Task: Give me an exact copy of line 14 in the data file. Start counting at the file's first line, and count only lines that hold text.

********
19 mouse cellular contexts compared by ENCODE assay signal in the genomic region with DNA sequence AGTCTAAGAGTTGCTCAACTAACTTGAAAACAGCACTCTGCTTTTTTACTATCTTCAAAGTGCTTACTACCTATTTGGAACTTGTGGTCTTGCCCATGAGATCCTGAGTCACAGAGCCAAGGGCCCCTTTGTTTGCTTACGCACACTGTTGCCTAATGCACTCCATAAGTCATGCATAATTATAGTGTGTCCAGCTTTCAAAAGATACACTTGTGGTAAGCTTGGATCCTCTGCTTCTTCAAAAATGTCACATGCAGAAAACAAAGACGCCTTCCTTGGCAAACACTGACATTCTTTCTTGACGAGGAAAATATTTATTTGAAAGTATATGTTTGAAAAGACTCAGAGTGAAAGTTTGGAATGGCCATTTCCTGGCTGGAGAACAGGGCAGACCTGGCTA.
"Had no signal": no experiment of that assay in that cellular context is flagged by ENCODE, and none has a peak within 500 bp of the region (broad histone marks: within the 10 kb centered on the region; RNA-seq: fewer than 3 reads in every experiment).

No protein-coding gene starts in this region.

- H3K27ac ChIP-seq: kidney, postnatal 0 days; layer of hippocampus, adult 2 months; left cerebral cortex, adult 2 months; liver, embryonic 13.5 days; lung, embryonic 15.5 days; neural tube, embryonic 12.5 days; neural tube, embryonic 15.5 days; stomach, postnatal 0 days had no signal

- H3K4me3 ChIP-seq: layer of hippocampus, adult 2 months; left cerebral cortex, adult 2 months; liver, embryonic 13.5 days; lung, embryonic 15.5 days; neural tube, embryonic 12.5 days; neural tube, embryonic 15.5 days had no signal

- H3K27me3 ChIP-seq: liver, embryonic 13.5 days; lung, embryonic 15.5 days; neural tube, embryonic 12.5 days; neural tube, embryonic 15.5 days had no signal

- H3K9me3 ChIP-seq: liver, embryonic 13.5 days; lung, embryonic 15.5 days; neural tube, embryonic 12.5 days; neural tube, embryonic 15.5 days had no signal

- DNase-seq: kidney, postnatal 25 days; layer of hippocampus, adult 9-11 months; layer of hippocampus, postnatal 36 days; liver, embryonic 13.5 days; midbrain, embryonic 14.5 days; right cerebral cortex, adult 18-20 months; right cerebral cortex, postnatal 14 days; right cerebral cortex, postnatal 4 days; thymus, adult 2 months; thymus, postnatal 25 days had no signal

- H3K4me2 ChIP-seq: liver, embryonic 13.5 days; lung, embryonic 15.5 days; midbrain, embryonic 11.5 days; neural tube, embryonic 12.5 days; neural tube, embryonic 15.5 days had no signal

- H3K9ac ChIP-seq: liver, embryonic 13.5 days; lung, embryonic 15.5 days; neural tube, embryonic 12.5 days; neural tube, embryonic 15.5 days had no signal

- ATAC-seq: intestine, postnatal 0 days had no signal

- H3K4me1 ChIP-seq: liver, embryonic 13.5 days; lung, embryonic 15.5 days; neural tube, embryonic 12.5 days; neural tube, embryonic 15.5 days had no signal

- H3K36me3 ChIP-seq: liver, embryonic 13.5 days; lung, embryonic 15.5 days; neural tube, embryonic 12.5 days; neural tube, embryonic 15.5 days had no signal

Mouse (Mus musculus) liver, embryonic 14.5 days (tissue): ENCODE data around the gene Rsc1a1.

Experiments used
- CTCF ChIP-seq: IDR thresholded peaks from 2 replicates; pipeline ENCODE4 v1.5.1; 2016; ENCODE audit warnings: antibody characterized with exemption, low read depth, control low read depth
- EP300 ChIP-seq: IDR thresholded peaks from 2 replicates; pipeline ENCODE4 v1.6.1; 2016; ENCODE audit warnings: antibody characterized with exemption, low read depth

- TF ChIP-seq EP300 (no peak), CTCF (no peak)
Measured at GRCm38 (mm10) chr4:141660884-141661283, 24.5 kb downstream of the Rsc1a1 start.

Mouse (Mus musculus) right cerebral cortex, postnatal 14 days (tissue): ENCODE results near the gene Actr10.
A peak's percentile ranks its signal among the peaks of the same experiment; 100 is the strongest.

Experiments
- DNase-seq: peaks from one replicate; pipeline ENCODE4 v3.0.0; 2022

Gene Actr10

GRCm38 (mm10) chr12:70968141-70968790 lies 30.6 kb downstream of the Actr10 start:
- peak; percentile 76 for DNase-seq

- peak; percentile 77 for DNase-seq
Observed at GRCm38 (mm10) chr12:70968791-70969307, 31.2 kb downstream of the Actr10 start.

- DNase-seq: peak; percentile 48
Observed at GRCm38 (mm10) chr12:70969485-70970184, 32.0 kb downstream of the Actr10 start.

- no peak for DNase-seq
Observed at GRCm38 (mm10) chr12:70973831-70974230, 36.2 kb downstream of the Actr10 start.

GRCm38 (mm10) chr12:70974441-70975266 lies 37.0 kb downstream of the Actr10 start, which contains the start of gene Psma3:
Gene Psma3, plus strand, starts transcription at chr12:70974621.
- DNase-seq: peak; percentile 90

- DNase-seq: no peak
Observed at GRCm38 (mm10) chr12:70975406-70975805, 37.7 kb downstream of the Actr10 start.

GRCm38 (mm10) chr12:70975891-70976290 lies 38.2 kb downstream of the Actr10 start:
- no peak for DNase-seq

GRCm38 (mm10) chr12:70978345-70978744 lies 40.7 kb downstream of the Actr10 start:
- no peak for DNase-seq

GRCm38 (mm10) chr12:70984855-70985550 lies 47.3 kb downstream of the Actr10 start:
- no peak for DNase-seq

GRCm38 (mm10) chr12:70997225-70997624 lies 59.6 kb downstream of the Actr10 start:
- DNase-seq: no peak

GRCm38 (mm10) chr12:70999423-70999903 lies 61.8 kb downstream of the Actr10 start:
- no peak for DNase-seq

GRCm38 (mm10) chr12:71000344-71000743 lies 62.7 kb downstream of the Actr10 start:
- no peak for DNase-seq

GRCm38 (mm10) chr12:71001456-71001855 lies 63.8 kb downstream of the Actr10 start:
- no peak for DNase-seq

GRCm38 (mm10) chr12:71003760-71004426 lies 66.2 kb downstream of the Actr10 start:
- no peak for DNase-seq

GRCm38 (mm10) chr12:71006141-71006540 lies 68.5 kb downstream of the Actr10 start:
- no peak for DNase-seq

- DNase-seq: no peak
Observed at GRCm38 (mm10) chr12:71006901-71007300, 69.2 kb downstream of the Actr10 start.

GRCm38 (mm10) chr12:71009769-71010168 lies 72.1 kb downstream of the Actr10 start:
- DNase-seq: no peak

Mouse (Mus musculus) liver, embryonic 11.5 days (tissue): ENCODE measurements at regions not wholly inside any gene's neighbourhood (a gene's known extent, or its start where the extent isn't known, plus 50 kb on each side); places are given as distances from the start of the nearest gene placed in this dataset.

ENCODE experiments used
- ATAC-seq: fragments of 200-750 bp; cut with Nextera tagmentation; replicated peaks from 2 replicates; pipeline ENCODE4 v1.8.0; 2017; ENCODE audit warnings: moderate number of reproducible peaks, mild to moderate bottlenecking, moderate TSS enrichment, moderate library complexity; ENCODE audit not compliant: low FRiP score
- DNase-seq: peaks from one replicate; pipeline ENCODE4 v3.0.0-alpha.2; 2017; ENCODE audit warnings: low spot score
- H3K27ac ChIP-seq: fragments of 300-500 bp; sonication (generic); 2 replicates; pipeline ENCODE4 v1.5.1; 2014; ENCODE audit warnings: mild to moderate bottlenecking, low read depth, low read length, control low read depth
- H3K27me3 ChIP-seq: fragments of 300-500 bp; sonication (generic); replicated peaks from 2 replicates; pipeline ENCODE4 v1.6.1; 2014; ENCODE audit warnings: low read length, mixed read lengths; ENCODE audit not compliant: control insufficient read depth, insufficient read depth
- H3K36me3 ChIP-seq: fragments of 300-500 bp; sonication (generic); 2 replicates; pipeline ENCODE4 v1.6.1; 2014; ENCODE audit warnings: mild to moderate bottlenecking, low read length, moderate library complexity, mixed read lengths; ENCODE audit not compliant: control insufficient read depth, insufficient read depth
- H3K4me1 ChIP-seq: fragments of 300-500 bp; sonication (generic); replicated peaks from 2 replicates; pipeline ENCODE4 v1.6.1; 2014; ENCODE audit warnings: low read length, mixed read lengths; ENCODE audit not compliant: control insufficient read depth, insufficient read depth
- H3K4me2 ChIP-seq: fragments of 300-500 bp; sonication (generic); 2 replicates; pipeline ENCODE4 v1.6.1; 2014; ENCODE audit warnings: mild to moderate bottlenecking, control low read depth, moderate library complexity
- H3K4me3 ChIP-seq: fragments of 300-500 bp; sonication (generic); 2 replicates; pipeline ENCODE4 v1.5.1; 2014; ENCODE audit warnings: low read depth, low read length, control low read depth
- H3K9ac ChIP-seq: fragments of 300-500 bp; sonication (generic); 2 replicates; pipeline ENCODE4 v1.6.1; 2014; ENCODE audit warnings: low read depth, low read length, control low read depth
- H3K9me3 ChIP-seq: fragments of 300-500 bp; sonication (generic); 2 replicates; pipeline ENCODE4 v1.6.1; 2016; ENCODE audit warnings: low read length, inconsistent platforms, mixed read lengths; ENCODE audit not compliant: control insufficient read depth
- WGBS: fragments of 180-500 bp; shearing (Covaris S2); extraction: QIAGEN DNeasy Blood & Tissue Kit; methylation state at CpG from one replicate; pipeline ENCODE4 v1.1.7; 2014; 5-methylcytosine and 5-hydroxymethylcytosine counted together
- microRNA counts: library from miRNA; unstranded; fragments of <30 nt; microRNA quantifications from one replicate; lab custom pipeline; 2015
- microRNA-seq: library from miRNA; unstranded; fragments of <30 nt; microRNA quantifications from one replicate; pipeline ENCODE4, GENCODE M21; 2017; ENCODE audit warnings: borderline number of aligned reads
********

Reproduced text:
Mouse (Mus musculus) liver, embryonic 14.5 days (tissue): ENCODE data around the gene Rsc1a1.